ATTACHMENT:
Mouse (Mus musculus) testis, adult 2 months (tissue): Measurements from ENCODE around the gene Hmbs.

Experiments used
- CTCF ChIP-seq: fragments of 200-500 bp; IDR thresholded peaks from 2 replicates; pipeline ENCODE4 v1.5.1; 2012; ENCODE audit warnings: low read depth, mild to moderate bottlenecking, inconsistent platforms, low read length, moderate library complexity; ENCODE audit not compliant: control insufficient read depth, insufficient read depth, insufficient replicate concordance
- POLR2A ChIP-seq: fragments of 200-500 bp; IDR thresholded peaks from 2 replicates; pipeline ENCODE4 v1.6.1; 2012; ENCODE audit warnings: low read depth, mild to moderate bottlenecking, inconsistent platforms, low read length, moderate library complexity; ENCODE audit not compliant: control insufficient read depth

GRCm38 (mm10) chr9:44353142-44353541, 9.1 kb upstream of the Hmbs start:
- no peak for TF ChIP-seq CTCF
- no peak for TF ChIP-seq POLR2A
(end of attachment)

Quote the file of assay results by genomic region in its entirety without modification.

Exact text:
Mouse (Mus musculus) testis, adult 2 months (tissue): Measurements from ENCODE around the gene Hmbs.

Experiments used
- CTCF ChIP-seq: fragments of 200-500 bp; IDR thresholded peaks from 2 replicates; pipeline ENCODE4 v1.5.1; 2012; ENCODE audit warnings: low read depth, mild to moderate bottlenecking, inconsistent platforms, low read length, moderate library complexity; ENCODE audit not compliant: control insufficient read depth, insufficient read depth, insufficient replicate concordance
- POLR2A ChIP-seq: fragments of 200-500 bp; IDR thresholded peaks from 2 replicates; pipeline ENCODE4 v1.6.1; 2012; ENCODE audit warnings: low read depth, mild to moderate bottlenecking, inconsistent platforms, low read length, moderate library complexity; ENCODE audit not compliant: control insufficient read depth

GRCm38 (mm10) chr9:44353142-44353541, 9.1 kb upstream of the Hmbs start:
- no peak for TF ChIP-seq CTCF
- no peak for TF ChIP-seq POLR2A